Embolized Stent in the Coronary Circulation “Without Riding the Wire” and its Novel Management Strategy

Embolized Stent in the Coronary Circulation “Without Riding the Wire” and its Novel Management Strategy
Embolized Stent in the Coronary Circulation “Without Riding the Wire” and its Novel Management Strategy
Embolized Stent in the Coronary Circulation “Without Riding the Wire” and its Novel Management Strategy
Embolized Stent in the Coronary Circulation “Without Riding the Wire” and its Novel Management Strategy
Embolized Stent in the Coronary Circulation “Without Riding the Wire” and its Novel Management Strategy
Author(s): 

Afzalur Rahman, MD, PhD, Habib Chaudhury, MD, Mahboob Ali, MD

From the Department of Cardiology, National Institute of Cardiovascular Diseases, Dhaka, Bangladesh.

The authors report no conflicts of interest regarding the content herein.

Manuscript submitted February 24, 2009, provisional acceptance given May 11, 209 and final version accepted May 28, 2009.

Address for correspondence: Prof. Afzalur Rahman, MD, PhD, Head of the Department, Department of Cardiology, Sir Salimullah Medical College & Mitford Hospital, Dhaka 1000, Bangladesh. E-mail: [email protected]

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ABSTRACT: We report a unique technique for retrieval of a coronary stent, embolized during percutaneous coronary intervention (PCI), using conventional angioplasty wires and angioplasty balloon catheters. In this case, the stent embolized into the distal left main and proximal left circumflex arteries. As the guide catheter and percutaneous coronary angioplasty (PTCA) wire were withdrawn from the coronary arteries, the stent was freely floating in the coronary circulation “without riding the wire”. It was managed by re-entry of the Intermediate PTCA wire through the stent with the help of an over-the-wire balloon and was successfully deployed across the lesion. Stent embolization, although a very rare event, may lead to devastating consequences. This technique has been demonstrated for the first time and employs readily available tools that are familiar to all operators.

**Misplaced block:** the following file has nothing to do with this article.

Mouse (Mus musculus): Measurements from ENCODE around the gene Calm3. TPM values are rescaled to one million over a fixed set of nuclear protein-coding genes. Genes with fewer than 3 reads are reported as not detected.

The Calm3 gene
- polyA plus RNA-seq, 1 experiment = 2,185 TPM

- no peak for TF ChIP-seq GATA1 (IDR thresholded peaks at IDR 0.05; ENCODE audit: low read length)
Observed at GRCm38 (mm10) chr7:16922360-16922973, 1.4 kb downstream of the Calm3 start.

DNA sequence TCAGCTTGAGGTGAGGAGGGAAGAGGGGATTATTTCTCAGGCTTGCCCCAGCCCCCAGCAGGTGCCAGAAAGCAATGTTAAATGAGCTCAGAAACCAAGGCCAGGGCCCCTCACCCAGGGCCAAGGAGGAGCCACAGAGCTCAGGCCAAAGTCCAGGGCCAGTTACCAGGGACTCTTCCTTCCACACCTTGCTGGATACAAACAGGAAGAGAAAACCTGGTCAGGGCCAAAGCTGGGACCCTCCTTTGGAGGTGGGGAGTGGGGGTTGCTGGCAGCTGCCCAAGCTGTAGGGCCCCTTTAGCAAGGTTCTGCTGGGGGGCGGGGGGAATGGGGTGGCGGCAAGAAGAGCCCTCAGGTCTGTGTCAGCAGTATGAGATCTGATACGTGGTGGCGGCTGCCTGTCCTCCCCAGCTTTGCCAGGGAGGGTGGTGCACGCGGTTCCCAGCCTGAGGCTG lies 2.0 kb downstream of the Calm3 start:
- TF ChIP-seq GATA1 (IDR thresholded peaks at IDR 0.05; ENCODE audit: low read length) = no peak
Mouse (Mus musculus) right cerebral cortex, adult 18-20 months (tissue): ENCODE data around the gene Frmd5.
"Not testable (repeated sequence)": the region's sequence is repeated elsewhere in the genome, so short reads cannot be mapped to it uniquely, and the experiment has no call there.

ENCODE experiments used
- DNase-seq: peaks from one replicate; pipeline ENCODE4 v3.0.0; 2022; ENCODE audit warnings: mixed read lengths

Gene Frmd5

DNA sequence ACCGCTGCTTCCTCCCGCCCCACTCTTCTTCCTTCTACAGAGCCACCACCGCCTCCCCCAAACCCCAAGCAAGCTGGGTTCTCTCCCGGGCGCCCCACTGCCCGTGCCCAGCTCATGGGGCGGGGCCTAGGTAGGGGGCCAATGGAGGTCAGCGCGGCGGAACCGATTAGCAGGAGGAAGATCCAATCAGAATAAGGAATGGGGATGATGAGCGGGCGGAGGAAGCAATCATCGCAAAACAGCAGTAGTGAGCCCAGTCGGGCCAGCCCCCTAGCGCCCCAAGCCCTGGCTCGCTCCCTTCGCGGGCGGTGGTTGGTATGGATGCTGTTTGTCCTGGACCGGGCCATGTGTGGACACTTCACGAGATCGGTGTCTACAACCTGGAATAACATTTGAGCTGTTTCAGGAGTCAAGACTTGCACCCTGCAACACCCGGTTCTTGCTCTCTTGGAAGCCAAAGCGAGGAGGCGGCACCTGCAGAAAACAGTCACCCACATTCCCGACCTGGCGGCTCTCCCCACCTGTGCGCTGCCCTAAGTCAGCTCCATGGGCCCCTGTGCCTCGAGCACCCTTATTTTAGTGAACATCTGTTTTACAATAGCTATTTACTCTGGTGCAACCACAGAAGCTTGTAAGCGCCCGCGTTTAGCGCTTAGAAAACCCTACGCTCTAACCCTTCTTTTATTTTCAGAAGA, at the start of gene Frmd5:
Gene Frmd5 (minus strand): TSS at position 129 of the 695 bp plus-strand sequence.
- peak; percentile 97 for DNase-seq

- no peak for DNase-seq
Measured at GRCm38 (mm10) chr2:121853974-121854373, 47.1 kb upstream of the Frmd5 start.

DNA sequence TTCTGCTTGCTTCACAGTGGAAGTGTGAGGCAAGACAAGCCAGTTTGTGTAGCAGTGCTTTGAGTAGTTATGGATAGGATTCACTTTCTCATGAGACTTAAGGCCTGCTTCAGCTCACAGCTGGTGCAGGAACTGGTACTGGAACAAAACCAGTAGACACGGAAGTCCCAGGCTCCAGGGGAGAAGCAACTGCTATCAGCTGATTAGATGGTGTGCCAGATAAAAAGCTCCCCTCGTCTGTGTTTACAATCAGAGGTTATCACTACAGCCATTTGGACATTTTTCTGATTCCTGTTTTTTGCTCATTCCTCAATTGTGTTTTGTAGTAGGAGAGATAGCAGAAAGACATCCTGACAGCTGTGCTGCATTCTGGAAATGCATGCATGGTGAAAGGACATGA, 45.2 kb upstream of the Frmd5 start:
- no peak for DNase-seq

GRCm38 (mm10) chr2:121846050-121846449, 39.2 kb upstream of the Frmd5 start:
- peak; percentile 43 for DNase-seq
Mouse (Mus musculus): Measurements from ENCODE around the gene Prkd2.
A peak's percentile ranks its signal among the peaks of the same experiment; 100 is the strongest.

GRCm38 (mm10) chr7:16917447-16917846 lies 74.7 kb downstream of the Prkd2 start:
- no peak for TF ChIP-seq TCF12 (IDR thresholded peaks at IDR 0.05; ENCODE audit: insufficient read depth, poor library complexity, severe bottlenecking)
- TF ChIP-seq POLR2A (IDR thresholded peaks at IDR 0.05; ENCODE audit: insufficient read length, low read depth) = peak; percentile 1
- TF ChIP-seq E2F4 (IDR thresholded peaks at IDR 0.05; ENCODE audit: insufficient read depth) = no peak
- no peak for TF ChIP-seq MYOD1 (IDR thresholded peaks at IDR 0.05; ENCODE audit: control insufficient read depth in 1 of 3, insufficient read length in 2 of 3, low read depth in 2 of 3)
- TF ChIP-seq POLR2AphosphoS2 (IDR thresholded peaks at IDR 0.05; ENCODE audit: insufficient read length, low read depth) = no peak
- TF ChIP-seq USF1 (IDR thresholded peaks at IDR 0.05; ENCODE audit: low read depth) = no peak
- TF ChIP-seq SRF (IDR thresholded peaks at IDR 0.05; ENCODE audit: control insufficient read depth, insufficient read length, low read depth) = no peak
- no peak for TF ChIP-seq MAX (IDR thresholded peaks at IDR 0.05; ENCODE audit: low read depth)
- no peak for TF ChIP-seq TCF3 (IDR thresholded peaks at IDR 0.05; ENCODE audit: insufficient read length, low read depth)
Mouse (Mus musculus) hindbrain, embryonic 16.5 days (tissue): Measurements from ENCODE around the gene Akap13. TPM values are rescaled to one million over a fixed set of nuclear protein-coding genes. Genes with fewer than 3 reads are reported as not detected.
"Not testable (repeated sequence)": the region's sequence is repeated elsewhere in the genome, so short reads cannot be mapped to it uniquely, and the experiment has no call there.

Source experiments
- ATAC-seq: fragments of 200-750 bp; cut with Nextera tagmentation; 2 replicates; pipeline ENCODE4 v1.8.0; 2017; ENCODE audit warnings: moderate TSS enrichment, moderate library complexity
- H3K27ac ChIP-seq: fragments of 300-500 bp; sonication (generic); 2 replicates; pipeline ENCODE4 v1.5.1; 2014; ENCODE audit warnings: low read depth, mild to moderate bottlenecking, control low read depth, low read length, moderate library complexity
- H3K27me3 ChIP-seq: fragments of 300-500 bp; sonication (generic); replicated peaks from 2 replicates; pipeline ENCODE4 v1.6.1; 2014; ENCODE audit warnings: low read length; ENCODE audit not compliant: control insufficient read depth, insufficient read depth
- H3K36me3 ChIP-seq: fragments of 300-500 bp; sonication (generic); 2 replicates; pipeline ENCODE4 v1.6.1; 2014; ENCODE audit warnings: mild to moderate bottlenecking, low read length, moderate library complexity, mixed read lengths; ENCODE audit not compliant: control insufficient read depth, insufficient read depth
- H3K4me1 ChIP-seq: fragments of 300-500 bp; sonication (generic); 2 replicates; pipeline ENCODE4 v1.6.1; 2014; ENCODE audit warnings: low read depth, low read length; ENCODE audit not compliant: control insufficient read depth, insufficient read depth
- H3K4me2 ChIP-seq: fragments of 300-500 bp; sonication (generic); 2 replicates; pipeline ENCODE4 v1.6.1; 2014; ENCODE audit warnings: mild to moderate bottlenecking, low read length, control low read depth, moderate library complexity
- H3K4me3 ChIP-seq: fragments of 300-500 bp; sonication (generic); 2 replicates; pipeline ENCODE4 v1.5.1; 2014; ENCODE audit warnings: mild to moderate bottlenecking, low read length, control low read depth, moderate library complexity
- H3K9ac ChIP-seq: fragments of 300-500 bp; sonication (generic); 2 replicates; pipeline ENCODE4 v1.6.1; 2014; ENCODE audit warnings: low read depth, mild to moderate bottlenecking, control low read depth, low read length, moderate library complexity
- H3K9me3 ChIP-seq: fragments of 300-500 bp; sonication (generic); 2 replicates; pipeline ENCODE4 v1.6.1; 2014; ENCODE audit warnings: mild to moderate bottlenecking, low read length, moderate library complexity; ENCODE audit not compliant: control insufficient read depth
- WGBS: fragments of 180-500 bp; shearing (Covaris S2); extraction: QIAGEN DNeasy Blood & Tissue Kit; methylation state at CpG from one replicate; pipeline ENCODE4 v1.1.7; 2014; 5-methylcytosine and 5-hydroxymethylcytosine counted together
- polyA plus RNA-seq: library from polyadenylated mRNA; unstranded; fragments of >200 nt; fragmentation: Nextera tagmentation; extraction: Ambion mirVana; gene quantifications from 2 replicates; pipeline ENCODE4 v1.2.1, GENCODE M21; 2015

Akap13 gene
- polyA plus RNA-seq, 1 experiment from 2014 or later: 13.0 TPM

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J INVASIVE CARDIOL 2009;21:E201–E203

Stents are currently utilized in the majority of percutaneous coronary interventions (PCIs) because they improve angiographic outcomes and decrease rates of angiographic restenosis and repeat revascularization. A rare but potentially serious and challenging complication of coronary stenting is stent loss, which can result in systemic or coronary embolization, emergency coronary artery bypass graft surgery or even death. Manual mounting of stents (which used to be practiced in past) was associated with a significantly higher risk of stent embolization. Besides this, inadequate predilatation, calcified lesions and tortuous lesions increase the chances of stent embolization. Different methods for nonsurgical stent retrieval have been suggested.1–3 Snare devices are commonly used to retrieve the stent. Here we report a case where the stent embolized “without riding the wire” was managed by using a conventional percutaneous transluminal coronary angioplasty (PTCA) wire and angioplasty balloon catheter.